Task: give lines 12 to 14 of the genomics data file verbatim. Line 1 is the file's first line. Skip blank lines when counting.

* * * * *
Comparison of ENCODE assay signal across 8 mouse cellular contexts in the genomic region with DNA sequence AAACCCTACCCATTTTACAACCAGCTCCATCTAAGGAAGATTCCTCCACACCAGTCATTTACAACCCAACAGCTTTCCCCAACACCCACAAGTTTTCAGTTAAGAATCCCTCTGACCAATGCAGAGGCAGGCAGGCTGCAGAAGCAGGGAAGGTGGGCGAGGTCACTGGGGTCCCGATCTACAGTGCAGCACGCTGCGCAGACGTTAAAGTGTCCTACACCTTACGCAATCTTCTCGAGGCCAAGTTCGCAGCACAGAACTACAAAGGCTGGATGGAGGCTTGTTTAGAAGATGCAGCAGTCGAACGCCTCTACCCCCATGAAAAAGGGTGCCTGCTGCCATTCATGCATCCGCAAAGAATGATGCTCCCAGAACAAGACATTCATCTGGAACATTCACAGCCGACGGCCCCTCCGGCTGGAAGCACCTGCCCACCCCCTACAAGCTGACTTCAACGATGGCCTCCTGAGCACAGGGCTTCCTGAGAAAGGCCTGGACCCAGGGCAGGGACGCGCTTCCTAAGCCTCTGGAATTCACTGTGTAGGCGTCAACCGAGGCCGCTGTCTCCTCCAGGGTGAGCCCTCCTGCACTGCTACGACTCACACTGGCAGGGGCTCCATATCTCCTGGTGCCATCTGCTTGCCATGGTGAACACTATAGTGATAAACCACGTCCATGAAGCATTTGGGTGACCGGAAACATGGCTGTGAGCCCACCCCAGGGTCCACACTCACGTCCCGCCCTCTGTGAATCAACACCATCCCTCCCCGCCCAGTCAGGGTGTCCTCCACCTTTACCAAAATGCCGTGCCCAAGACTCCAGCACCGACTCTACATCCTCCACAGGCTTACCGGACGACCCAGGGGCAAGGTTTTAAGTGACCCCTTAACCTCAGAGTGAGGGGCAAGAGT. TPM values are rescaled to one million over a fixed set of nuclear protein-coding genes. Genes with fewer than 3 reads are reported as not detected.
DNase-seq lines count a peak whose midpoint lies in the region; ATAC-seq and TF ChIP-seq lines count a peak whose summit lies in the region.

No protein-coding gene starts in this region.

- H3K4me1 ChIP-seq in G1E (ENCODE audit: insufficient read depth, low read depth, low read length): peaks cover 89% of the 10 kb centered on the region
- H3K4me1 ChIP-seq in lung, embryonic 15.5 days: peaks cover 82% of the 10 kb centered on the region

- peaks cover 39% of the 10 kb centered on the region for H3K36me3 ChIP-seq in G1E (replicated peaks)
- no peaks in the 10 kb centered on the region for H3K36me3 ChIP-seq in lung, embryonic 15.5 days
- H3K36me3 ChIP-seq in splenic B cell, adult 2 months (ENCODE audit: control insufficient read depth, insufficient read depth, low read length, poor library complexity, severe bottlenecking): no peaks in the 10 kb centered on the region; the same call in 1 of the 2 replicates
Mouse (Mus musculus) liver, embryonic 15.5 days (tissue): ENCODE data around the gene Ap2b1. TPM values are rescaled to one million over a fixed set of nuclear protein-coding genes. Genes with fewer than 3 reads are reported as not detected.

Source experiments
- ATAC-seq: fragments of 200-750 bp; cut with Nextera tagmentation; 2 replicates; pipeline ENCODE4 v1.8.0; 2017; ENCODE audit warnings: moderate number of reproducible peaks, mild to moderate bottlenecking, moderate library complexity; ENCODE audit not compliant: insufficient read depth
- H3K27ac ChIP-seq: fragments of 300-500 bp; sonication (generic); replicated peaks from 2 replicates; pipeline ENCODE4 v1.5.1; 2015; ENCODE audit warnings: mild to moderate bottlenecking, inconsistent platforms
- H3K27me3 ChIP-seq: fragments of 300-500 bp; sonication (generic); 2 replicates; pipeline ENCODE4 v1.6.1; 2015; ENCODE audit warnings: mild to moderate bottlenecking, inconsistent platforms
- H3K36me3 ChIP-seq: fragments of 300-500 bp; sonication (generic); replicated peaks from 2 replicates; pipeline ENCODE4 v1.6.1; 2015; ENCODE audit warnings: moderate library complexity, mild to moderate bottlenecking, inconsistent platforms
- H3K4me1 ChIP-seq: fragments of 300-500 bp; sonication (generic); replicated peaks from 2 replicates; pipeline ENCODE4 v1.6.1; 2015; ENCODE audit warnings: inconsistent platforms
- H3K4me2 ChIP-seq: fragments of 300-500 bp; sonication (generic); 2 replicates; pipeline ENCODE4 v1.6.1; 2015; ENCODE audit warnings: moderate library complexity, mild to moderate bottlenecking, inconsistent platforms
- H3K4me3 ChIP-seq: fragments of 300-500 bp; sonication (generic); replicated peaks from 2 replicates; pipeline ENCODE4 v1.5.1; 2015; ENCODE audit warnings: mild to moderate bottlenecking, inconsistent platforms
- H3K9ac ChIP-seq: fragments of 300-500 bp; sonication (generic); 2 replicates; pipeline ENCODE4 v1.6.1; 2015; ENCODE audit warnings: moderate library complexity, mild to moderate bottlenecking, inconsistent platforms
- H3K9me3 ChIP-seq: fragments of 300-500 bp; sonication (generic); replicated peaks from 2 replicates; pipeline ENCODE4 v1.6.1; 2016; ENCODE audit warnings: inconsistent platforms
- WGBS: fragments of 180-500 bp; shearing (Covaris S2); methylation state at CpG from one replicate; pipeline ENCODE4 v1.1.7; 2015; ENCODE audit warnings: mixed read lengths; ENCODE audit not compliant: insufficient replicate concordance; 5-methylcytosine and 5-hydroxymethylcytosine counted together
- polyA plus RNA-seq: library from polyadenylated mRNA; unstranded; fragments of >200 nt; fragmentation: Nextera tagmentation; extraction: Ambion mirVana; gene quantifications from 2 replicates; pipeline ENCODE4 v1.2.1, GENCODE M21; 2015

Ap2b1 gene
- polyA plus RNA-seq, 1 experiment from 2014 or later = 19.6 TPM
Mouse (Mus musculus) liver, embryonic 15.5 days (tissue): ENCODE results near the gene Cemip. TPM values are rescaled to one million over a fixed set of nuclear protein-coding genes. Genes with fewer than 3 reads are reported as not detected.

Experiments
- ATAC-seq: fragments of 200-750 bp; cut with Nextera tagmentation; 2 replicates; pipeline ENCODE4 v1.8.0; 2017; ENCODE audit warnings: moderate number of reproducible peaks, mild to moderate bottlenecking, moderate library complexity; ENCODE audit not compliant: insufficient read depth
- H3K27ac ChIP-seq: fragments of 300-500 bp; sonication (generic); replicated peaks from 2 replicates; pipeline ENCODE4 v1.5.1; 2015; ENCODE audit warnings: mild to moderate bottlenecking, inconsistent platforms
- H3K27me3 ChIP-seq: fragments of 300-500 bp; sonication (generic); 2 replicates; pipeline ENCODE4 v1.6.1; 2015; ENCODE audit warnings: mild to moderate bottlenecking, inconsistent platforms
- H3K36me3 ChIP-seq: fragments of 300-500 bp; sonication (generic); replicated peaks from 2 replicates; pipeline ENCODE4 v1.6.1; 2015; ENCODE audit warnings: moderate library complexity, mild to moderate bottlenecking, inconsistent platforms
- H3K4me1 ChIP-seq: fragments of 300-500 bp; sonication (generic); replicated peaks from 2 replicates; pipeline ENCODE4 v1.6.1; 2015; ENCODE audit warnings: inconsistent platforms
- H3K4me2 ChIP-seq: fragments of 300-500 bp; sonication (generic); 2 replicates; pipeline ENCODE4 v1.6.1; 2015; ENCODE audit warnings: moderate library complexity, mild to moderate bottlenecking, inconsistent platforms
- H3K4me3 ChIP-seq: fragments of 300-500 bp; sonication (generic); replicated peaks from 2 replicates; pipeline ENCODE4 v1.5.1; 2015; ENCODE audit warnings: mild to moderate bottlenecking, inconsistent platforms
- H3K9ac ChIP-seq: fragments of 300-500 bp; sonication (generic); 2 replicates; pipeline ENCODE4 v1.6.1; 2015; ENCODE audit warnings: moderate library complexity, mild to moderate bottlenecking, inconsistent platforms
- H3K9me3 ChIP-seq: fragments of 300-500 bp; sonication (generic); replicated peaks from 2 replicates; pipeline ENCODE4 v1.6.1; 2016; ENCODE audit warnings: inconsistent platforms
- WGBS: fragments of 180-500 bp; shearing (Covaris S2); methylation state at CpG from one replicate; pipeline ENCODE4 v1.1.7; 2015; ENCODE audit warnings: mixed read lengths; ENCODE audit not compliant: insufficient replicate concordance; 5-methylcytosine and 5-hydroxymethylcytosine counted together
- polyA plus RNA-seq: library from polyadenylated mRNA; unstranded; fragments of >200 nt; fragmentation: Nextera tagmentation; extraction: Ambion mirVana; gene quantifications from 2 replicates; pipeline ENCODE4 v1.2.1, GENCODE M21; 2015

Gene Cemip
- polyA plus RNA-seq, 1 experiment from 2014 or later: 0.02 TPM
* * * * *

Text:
- H3K27ac ChIP-seq: fragments of 300-500 bp; sonication (generic); replicated peaks from 2 replicates; pipeline ENCODE4 v1.5.1; 2015; ENCODE audit warnings: mild to moderate bottlenecking, inconsistent platforms
- H3K27me3 ChIP-seq: fragments of 300-500 bp; sonication (generic); 2 replicates; pipeline ENCODE4 v1.6.1; 2015; ENCODE audit warnings: mild to moderate bottlenecking, inconsistent platforms
- H3K36me3 ChIP-seq: fragments of 300-500 bp; sonication (generic); replicated peaks from 2 replicates; pipeline ENCODE4 v1.6.1; 2015; ENCODE audit warnings: moderate library complexity, mild to moderate bottlenecking, inconsistent platforms